No one wants to get scammed when buying a car. To ensure it does not happen to you, check out the following helpful guide to common automobile dealer scams.
The Bait Scam
Automobile dealer scams can be wide-ranging. The dealer may simply use unscrupulous methods to get you to buy a higher-priced car than you wanted to purchase or the dealer could actually commit fraud.
For instance, he or she could fail to reveal the true condition of a vehicle or tamper with the odometer to reduce the mileage. Or, a dealer may know that the car has diminished value because it was in an accident but not convey this knowledge to you.
In the meantime, brush up your knowledge on some of the most common scams that are used by automobile dealers so that you can avoid becoming a victim in the first place.
First off, as mentioned above, you could end up paying more than you wanted for a car.
The way the scam works is like this. The dealer advertises a car at a great price. When you turn up at the dealership, the dealer tells you the car has sold. The dealer then entices you into buying a more expensive car.
To avoid the scam, call the dealer before turning up at the showroom to ensure the car is in stock, and never be persuaded to buy for a higher price when you want to stick to your budget.
The Low-Price Trade-in Scam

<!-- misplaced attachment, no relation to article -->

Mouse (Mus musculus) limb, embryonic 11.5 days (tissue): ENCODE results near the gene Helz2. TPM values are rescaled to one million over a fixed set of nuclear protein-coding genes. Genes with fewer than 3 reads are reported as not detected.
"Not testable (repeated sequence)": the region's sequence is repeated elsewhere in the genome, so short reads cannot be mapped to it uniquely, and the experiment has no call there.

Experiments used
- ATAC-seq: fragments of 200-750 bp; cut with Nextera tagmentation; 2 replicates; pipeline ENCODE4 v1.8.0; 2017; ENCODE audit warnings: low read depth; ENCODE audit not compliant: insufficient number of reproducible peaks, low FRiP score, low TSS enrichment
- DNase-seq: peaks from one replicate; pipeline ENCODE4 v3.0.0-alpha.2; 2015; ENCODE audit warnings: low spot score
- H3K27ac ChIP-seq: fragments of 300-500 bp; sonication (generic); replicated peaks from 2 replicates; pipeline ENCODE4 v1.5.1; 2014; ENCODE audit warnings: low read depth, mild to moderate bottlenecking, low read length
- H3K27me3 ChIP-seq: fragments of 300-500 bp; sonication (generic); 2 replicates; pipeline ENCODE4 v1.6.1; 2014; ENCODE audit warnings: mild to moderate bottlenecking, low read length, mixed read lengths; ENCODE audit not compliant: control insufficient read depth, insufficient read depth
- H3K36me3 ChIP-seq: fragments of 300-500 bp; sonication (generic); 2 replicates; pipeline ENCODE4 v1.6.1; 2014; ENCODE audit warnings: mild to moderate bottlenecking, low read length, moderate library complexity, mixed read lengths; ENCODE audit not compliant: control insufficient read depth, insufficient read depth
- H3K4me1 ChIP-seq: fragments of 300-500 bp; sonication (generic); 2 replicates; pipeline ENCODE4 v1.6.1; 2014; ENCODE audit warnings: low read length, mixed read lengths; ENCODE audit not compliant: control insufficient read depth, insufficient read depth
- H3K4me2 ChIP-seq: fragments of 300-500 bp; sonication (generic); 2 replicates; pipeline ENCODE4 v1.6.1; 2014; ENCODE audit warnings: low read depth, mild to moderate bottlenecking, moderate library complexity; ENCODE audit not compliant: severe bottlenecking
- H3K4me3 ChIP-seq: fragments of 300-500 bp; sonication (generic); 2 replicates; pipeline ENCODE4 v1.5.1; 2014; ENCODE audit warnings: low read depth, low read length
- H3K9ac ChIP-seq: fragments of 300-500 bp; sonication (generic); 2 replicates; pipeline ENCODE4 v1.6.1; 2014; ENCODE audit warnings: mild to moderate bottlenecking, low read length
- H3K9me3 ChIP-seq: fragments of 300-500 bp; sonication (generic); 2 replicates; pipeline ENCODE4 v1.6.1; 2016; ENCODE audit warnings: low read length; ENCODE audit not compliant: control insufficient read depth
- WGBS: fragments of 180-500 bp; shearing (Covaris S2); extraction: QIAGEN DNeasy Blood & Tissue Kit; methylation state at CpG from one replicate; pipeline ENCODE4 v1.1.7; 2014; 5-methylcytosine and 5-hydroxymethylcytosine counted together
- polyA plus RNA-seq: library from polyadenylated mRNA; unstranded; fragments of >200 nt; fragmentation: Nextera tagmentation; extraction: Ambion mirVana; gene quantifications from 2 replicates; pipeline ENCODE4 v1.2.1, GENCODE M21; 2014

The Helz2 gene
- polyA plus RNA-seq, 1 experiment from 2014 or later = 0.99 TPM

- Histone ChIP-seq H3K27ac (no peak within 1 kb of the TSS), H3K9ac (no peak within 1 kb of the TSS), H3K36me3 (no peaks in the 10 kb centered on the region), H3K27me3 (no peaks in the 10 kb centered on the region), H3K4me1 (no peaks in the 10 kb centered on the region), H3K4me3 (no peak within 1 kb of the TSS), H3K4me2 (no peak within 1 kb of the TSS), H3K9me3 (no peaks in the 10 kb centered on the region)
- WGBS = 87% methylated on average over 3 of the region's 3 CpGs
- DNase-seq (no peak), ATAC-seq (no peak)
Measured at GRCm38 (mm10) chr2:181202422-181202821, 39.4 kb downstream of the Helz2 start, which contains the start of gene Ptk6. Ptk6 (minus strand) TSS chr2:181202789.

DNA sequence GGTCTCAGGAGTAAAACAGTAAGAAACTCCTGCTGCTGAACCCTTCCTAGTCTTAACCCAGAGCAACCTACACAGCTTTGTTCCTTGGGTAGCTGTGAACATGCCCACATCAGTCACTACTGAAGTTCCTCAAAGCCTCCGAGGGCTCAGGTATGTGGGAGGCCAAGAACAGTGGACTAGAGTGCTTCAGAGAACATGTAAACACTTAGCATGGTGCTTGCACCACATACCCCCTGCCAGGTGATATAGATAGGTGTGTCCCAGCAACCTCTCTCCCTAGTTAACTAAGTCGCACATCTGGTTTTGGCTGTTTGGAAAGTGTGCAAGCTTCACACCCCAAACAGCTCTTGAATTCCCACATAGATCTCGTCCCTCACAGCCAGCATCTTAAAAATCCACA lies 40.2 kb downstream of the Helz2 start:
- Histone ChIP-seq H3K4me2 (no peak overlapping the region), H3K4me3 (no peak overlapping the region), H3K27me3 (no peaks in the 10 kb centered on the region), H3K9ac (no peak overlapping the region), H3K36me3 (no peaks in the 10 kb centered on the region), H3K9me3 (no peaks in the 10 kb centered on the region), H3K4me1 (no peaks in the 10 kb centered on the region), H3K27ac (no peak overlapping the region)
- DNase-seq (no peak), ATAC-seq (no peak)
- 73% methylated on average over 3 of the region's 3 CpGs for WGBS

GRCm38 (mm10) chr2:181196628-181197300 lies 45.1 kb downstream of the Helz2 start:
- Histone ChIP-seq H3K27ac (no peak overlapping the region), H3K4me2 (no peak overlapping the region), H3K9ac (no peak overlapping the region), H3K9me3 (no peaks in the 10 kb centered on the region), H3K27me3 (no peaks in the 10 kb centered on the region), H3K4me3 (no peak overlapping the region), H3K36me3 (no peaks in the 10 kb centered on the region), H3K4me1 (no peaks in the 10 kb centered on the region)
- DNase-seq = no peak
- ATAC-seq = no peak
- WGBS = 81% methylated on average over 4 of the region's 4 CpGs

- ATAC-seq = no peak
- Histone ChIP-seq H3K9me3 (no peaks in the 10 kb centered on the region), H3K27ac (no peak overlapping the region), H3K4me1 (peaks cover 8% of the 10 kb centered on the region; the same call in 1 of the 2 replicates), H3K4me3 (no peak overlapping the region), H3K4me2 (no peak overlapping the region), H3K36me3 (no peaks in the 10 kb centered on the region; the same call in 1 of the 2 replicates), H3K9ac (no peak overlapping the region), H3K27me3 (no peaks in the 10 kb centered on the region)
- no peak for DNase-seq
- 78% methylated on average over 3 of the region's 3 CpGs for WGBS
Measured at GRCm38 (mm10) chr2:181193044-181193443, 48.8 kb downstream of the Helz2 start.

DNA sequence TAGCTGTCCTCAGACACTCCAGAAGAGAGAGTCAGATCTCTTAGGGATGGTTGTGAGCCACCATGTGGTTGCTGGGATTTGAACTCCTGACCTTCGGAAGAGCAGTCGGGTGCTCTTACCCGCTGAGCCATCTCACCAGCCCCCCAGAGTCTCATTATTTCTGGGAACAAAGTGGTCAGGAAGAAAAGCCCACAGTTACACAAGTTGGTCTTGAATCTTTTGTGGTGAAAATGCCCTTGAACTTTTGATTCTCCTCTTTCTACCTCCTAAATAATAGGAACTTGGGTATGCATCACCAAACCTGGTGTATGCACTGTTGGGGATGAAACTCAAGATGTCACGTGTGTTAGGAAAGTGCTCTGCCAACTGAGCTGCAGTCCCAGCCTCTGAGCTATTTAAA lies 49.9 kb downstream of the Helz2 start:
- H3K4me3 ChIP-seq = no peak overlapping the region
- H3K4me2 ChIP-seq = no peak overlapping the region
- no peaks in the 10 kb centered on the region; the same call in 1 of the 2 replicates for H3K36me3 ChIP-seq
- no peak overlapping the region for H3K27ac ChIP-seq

Another common scam pertains to trade-ins.
It goes like this. The dealer gives you a very low quote for your trade-in. In fact, it is ridiculously low. The dealer is testing the water to see how much of a sucker you are. If you do not accept the very low offer, the dealer will up the price gradually.
But because the dealer has started at such a low price, the top price he or she offers can sound like a good deal when it is actually still lower than your trade-in car is worth.
Shop around with multiple dealers to avoid this scam and find the best price for your trade-in vehicle.
The Contract Scam
When there are mistakes in the contract, pertaining to things like loan terms, the purchase price, and the down payment, and they work in the favor of the dealer, it is more than likely that those errors have been made intentionally to get more money out of you.
So, always read the contract thoroughly and ensure there are no discrepancies between what the dealer verbally tells you and what is written down in black and white.
The Title Washing Scam
Some dealers sell salvaged vehicles via title washing.
That means salvaged cars that have been title washed after major disasters like floods have their history hidden. The vehicles are transferred to another state that does not recognize the salvage brand.
To avoid being a victim of this automobile dealership scam, use tools like Autocheck and CarFax to view the full history of vehicles, because even with title washing, computer records and title transfers remain accessible.
The Four-square Scam
One of the most common scams used at automobile dealerships is what is known as the four-square method.
It basically works by combining four transactions into one to provide the dealer with more money than the four transactions would be worth separately.
Dealers will mix the price of the vehicle, the trade-in value, the down payment, and the monthly payment into one transaction to confuse buyers into thinking they are getting a good deal.
To prevent this scam, always handle each transaction separately and do not get coerced into not sticking to your guns from some sly salesperson.